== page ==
I am even less happy with the terrain in which I must face Commodore Oroton and his veteran gunners. The terrain through which I creep is ideal country for the rebel army which has made its strongest camp here. Klameth Canyon is more than a single, twisting cut of rock slashed through the heart of the Damisi Mountains. It is a whole series of canyons, narrow gorges, and tortuous blind corries. Tectonic action buckled ancient sandstone badlands and shoved the broken slabs upwards in a jumble that stretches the length of the continent. The deep canyons carved by wind, weather, and wild rivers still exist, but they have been twisted askew by the titanic forces inherent in the molten heart of a world. Above the ancient canyon walls, the high, broken peaks of the Damisi range climb toward the sky, jagged teeth above a spider’s tangle of gashes in the earth.

I have never seen terrain like it and I have been fighting humanity’s wars for more than one hundred twenty years. Even Etaine, the worst killing field I have ever known, was not as disadvantageous as the ground I cross now. If it had been, humanity would have lost that battle — and that world. I fear I will lose this one, for there is no worse terrain on Jefferson for fighting an entrenched army. Commodore Oroton, naturally, has chosen it as his final battleground.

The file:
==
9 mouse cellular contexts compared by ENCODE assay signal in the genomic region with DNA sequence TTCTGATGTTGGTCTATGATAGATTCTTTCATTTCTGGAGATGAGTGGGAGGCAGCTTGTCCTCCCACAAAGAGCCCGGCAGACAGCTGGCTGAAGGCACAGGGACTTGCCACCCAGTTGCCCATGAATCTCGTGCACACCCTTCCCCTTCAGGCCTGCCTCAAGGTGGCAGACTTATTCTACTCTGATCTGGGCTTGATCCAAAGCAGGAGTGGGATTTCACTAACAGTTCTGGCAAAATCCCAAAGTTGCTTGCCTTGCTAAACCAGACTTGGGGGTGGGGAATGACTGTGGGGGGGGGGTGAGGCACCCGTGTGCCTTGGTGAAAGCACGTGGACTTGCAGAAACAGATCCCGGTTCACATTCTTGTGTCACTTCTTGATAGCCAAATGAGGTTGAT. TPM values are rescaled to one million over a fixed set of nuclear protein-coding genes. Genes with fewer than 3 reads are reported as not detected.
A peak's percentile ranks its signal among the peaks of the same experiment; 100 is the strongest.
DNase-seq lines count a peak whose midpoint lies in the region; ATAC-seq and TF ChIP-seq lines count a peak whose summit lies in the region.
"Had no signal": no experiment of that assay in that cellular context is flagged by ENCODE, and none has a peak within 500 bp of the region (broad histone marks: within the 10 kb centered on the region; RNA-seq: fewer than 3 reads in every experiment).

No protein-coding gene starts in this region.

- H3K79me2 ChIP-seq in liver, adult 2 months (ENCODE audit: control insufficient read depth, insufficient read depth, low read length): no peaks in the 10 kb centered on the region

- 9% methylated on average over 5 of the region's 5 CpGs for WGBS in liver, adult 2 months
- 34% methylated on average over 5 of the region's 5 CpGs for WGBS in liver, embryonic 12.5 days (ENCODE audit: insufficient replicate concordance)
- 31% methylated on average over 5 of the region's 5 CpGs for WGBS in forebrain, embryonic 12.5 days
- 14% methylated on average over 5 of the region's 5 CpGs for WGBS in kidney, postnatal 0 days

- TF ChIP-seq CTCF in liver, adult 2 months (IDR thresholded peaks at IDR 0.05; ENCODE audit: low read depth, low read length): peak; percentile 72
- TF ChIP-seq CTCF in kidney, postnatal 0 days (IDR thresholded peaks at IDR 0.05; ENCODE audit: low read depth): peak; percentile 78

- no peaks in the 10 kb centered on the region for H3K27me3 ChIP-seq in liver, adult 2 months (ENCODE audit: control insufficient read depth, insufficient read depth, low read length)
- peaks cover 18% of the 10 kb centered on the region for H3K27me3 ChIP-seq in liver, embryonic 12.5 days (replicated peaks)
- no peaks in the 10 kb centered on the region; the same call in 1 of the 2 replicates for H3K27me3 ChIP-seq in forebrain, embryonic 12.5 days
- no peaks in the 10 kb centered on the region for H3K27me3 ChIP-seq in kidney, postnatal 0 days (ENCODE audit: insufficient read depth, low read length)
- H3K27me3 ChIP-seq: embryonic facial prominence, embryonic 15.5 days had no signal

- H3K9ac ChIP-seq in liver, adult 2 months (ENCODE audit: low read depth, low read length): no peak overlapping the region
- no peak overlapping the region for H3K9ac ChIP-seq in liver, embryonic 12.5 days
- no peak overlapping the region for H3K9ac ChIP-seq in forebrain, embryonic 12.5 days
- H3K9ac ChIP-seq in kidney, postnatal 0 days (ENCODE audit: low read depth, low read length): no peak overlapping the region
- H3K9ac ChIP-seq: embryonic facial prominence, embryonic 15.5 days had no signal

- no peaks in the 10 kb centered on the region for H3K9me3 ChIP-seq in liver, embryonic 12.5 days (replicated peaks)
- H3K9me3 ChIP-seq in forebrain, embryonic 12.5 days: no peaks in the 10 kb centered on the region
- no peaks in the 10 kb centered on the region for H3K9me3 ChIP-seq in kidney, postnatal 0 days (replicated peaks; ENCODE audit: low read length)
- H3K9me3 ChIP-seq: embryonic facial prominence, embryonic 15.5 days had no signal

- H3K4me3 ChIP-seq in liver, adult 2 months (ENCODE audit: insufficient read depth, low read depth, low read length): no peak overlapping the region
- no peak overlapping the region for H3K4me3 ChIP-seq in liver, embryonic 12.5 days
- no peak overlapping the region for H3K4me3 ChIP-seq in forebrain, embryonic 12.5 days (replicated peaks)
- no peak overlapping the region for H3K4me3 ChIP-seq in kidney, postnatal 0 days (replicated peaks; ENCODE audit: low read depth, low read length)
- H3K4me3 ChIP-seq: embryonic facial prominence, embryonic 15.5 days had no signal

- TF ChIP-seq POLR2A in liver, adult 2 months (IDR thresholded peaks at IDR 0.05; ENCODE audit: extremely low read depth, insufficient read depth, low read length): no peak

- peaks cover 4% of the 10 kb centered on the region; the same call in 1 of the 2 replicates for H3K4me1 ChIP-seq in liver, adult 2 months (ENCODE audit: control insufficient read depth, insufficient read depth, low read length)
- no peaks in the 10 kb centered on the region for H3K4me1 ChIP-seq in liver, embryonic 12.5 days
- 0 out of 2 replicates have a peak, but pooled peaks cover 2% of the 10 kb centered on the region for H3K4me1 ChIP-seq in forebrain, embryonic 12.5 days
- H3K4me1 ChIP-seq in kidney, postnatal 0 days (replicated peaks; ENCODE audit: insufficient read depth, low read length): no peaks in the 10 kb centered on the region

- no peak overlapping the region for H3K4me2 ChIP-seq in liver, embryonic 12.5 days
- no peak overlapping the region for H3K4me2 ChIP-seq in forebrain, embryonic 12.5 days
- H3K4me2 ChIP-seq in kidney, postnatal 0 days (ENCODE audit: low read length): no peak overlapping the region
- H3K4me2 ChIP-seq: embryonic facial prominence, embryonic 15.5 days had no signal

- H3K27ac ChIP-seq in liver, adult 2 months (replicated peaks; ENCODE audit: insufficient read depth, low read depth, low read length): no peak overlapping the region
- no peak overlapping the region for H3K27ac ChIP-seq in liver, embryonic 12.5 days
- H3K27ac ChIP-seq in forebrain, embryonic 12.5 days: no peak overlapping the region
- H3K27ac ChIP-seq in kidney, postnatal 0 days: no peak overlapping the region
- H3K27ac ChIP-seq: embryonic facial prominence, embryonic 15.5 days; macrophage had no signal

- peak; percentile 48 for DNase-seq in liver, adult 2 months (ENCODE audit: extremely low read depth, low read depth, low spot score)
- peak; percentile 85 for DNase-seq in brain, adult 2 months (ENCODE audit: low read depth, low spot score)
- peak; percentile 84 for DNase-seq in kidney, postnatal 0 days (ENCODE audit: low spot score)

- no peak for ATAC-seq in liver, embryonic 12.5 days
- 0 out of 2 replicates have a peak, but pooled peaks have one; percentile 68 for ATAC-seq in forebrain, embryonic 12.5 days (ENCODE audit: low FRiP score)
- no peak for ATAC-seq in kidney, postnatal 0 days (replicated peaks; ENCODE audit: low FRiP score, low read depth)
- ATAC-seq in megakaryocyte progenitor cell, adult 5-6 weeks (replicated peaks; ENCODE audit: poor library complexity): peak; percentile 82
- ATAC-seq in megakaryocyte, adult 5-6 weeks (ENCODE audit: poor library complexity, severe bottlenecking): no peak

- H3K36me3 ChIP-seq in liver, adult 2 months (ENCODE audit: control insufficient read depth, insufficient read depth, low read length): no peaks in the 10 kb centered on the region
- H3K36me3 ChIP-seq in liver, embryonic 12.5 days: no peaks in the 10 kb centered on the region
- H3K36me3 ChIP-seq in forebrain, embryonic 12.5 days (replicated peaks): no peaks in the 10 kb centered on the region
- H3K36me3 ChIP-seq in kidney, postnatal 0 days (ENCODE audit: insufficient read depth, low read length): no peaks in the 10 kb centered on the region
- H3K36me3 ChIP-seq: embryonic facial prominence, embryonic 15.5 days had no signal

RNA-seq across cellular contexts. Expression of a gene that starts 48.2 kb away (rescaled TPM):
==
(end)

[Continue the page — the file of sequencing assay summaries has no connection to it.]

The only way into — or out of — Klameth Canyon by ground transport is through Maze Gap, which I cleared nearly an hour ago. I anticipate ambush from moment to moment, but the commodore’s gun crews do not fire. I mistrust this quiescence. I have all but given up trying to outthink Commodore Oroton, since I am almost invariably wrong. His battlefield decisions are frequently devoid of straightforward logic, which makes any attempt to predict his moment-to-moment actions fiendishly difficult. If I had a Brigade-trained human commander with plenty of combat experience, he or she would doubtless fare much better than I have, working on my own.